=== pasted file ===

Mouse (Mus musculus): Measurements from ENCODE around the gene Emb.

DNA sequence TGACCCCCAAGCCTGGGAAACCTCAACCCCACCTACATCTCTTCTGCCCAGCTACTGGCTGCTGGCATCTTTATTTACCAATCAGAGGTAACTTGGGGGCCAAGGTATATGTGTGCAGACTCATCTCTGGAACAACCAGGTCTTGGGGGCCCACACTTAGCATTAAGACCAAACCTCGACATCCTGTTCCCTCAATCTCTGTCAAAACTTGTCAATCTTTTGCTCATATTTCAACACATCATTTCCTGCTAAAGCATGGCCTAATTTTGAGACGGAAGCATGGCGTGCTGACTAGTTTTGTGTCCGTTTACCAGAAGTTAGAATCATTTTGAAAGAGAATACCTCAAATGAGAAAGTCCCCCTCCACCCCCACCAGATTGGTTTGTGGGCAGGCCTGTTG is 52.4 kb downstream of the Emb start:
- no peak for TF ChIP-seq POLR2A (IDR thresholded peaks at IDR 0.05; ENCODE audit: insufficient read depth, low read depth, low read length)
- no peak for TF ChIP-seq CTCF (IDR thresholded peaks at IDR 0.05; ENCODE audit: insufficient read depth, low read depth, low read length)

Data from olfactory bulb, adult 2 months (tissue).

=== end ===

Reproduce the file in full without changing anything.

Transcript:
Mouse (Mus musculus): Measurements from ENCODE around the gene Emb.

DNA sequence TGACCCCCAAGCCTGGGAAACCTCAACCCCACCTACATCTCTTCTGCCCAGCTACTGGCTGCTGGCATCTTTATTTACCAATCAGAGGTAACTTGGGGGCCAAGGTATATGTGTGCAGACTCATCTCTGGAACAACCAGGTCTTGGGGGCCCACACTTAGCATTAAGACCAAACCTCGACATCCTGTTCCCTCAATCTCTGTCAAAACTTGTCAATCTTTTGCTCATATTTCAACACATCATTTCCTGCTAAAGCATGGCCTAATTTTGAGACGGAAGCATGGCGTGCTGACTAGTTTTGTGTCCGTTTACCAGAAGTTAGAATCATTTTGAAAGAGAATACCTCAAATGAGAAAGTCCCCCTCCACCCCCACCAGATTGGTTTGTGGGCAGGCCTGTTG is 52.4 kb downstream of the Emb start:
- no peak for TF ChIP-seq POLR2A (IDR thresholded peaks at IDR 0.05; ENCODE audit: insufficient read depth, low read depth, low read length)
- no peak for TF ChIP-seq CTCF (IDR thresholded peaks at IDR 0.05; ENCODE audit: insufficient read depth, low read depth, low read length)

Data from olfactory bulb, adult 2 months (tissue).